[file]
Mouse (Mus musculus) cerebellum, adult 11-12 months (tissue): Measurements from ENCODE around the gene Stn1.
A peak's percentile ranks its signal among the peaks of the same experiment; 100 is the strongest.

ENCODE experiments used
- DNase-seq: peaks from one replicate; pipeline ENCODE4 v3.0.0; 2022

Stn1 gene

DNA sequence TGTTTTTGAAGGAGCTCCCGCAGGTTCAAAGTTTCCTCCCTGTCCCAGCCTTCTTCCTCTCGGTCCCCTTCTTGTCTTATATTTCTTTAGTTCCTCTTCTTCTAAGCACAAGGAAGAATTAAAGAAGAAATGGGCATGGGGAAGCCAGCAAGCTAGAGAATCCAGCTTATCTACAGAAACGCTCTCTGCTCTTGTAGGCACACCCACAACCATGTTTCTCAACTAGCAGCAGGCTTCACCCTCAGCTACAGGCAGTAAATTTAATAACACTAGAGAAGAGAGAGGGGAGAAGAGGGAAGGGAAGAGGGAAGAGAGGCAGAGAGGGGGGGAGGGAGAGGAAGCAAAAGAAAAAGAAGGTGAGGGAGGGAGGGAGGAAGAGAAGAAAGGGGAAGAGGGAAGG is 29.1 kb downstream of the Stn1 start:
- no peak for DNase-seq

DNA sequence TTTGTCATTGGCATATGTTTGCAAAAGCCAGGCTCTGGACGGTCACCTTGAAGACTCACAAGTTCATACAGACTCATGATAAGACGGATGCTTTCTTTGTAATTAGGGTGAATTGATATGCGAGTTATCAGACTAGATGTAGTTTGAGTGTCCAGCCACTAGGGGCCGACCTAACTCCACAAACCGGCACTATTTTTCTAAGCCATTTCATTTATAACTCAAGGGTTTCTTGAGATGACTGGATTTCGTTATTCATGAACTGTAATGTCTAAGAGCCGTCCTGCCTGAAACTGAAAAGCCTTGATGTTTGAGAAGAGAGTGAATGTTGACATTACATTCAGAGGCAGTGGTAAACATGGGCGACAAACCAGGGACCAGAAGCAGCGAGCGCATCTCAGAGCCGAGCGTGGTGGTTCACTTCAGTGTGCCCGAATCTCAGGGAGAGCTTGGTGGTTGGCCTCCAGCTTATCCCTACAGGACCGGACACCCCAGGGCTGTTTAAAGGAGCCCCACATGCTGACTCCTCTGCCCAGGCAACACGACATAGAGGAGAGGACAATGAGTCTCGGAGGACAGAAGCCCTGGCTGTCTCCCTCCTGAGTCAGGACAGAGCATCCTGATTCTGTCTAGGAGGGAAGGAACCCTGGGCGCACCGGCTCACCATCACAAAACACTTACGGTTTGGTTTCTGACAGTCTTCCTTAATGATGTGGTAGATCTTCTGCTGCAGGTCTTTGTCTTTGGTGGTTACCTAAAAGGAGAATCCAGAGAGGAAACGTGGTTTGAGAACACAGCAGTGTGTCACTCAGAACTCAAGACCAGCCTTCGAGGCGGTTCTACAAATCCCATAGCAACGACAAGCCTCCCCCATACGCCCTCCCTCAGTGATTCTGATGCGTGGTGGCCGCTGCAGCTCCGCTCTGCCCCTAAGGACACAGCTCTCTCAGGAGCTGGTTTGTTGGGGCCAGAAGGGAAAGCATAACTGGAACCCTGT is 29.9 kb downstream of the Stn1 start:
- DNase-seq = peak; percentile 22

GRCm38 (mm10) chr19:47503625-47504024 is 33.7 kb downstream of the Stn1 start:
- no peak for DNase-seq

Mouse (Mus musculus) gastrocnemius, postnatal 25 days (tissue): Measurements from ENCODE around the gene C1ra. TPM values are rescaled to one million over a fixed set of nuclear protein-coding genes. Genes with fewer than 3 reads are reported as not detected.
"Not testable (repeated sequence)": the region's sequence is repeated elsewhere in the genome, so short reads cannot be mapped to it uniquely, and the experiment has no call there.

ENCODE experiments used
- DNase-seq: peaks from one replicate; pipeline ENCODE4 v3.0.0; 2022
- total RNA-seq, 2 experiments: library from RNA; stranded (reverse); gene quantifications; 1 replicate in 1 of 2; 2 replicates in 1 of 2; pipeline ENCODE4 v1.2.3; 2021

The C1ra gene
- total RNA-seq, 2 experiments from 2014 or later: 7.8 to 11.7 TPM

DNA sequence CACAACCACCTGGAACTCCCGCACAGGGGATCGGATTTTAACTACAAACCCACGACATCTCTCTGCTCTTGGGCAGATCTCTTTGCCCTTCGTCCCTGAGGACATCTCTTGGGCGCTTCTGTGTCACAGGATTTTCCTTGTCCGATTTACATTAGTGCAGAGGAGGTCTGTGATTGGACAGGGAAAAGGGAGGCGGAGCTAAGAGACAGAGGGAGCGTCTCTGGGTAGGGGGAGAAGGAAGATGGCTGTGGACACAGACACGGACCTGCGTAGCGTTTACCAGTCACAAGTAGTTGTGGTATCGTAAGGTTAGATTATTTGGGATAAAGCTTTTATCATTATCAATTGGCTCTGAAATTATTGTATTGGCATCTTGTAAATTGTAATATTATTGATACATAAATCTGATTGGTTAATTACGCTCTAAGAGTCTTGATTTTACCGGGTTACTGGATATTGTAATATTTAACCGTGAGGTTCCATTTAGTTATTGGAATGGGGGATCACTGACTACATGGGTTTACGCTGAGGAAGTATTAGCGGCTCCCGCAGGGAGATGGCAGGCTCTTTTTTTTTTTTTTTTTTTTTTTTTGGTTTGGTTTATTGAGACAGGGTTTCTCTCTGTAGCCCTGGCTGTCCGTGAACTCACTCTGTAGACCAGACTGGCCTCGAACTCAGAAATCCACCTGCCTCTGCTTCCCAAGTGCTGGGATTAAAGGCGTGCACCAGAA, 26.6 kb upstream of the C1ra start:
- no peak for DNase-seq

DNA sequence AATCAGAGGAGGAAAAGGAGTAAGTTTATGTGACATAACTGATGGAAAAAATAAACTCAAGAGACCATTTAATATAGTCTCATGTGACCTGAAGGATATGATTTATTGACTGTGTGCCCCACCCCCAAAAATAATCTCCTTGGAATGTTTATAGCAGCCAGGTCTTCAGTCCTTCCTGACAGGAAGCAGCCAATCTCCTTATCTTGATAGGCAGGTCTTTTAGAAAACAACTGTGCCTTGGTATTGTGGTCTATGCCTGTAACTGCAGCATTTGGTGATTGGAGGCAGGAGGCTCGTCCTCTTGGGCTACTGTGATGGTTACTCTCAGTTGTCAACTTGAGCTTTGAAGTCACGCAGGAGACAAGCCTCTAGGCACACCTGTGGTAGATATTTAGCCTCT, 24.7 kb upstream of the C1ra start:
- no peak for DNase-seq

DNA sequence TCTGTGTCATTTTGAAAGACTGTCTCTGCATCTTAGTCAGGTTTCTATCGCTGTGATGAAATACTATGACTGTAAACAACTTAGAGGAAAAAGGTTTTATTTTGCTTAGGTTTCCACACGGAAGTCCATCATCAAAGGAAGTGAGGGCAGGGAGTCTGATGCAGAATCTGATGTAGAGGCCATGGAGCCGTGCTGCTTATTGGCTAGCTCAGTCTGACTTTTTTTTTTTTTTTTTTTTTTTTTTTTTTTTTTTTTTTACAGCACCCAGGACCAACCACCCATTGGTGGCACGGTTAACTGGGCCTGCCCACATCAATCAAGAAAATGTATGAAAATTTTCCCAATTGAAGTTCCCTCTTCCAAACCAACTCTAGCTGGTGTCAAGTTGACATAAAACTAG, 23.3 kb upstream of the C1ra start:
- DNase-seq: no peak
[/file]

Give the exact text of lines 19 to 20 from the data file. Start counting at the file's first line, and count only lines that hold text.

DNA sequence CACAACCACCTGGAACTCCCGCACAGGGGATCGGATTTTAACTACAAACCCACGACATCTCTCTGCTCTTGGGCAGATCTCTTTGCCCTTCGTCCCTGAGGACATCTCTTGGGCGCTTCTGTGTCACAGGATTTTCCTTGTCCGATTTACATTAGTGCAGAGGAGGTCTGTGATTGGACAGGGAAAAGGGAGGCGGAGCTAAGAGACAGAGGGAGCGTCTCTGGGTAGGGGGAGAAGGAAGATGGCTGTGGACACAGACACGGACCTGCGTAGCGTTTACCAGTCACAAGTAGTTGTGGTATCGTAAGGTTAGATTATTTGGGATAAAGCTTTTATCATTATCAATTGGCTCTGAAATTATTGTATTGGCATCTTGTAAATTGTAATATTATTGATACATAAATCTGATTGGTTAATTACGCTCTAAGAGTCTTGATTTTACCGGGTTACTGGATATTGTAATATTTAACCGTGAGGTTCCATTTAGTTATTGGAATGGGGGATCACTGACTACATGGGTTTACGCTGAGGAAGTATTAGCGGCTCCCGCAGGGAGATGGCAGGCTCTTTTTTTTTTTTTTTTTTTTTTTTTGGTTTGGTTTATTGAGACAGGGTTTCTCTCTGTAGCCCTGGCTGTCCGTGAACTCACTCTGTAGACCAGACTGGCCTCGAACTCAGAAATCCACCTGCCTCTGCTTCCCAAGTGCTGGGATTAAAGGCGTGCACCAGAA, 26.6 kb upstream of the C1ra start:
- no peak for DNase-seq